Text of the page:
THE MODERN MINT BLOG

Jun30

Seeing A Talk By Garden Writer Val Bourne

Previously on Modern Mint….

We shared this piece by Val Bourne – 5 Golden Rules of Planting

Last week we were speaking at the Blenheim Palace Flower Show, when lo and behold Val Bourne herself came on to talk after us. We have always been a fan of her writing and books, all steeped in gardening experience, so we took this opportunity to sit down,listen to her speak and make some notes.

She spoke about vegetable gardening, and these notes are below – handy for us here at Modern Mint to remember what she said – but you may have to make of them what you will!

Notes from A Talk by Val Bourne

Important for vegetable growing? Soil. Timing. And EXPERIENCE.

Don’t give nitrogen to legumes.

Ask – is the plant shallow-rooted? Or tap-rooted? That will tell you a lot. As does the question – how and where does it grow in the wild?

Shallots – from the word Echelon in Palestine. Traditionally, you plant on the shortest day, harvest on the longest.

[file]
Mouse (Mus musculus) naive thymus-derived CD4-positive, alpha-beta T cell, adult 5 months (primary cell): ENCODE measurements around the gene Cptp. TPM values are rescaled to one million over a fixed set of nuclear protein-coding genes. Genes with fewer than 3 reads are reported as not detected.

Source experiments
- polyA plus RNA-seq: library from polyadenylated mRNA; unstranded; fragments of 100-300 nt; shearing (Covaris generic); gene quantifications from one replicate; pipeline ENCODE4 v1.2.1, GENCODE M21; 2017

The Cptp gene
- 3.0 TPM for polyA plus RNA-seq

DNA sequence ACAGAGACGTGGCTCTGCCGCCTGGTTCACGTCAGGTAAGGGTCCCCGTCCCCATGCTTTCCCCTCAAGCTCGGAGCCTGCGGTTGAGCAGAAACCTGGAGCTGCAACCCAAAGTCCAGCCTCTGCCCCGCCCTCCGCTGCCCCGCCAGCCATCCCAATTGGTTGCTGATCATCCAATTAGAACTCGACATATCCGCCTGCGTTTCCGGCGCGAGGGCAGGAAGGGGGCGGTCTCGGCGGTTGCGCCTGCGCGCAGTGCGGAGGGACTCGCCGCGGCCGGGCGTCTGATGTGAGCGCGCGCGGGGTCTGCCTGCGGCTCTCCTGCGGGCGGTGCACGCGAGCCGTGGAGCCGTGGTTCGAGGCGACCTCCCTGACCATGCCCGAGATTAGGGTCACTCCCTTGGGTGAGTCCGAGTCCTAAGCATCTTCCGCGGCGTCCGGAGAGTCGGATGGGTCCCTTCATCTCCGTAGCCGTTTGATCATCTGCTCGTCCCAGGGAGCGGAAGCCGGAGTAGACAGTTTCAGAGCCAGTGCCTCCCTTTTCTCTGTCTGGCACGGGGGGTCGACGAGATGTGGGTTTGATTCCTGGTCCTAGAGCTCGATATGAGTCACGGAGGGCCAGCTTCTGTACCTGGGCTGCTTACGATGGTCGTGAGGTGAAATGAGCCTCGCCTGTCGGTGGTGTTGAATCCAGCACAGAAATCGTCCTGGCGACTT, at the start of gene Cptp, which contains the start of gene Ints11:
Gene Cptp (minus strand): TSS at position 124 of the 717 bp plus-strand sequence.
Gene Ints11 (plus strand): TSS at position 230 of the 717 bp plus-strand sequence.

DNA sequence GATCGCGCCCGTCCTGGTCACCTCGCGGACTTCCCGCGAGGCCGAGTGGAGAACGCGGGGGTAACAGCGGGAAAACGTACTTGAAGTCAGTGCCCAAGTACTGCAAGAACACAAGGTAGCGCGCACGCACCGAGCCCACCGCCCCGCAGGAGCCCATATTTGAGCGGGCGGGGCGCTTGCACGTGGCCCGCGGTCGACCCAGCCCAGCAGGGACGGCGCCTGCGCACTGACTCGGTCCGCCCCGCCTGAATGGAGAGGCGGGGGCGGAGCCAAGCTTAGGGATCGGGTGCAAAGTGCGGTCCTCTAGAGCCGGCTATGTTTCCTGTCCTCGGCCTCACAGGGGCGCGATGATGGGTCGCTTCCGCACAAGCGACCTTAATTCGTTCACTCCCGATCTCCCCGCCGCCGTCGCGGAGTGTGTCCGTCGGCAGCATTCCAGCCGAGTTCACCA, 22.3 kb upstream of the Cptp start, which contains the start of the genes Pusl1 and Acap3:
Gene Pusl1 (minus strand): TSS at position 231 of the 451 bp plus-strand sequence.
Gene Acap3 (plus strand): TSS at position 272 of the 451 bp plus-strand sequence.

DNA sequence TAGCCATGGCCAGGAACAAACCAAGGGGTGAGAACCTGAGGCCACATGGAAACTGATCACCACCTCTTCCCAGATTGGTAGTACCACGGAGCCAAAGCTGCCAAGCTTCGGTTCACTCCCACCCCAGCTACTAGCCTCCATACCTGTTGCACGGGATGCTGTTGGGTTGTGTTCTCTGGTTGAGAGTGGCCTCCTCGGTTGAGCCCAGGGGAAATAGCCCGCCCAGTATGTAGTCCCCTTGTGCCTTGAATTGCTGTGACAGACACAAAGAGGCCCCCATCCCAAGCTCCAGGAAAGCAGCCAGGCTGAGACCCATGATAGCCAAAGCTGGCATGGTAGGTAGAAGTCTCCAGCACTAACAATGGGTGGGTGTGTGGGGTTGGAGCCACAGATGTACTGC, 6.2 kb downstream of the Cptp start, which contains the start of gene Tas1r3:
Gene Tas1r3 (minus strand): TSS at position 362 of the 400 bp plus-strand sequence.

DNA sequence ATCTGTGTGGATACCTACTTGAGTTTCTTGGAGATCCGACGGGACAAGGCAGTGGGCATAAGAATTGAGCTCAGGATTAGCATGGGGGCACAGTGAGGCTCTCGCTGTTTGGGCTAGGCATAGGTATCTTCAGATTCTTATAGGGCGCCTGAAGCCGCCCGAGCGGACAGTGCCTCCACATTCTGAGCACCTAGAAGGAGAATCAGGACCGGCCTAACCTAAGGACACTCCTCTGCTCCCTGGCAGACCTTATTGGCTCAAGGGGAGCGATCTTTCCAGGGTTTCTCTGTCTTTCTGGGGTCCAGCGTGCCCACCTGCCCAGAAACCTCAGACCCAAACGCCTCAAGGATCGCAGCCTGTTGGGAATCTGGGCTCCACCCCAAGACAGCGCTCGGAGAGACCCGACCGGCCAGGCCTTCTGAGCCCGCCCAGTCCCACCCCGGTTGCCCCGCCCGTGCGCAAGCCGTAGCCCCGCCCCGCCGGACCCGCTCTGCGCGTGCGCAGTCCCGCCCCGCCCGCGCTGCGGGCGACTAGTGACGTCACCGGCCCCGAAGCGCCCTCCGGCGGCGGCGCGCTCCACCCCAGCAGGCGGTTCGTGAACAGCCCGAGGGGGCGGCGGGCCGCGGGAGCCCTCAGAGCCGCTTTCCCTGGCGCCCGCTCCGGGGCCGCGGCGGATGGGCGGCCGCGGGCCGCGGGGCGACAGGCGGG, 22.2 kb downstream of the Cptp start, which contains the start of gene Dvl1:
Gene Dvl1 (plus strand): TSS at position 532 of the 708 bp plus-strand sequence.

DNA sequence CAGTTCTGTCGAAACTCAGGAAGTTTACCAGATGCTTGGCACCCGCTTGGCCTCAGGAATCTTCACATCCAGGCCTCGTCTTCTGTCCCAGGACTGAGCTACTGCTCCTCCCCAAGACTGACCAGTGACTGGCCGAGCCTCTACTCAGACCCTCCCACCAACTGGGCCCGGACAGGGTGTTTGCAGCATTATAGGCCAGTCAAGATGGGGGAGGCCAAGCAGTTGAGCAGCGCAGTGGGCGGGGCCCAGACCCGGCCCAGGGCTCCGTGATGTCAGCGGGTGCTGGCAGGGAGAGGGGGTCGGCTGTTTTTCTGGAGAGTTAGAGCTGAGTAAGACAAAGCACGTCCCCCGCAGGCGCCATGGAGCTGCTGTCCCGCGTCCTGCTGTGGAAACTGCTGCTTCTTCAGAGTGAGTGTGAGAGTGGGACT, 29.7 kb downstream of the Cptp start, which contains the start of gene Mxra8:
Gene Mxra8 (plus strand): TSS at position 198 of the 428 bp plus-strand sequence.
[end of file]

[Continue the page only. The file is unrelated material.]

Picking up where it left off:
When you plant peas, plant 4 for everyone one you want – one seed to rot, one to grow, one for the mouse and one for the crow.

Sow every fortnight from March to July, in a little shade.

When potatoes were introduced, they were planted on Good Friday, as in the 16th century people believed the potato to be the devils food. Holy water was used and prayers said for protection. Nowadays, eat organic potatoes as they are likely to have been sprayed with a fungicide 16 times….

Tap rooted vegetables? Evolved in dry places, use less manure and grow in lighter soils.

Tozer seeds are good. (We like Real Seeds.)

Vegetable growing can be all about feast or famine. That is why you need EXPERIENCE.

Prefers winter vegetables for that reason – long season of harvest.

Purple carrots taste better grown in warmer temperatures, like Turkey where it is thought they come from.

Stressed food tastes unpleasant, because the crop tries to make itself uneatable to pests.

AGM varieties are a good place to start – they have been thoroughly tested by experts.

Winter squash is a good harvest and good for eating.

Tuscan kale is another brilliant winter vegetable.

‘Puddling in’ is an ancient technique you use for leeks and brassicas.


So there you go! Our notes from a talk by garden writer and organic vegetable grower Val Bourne.

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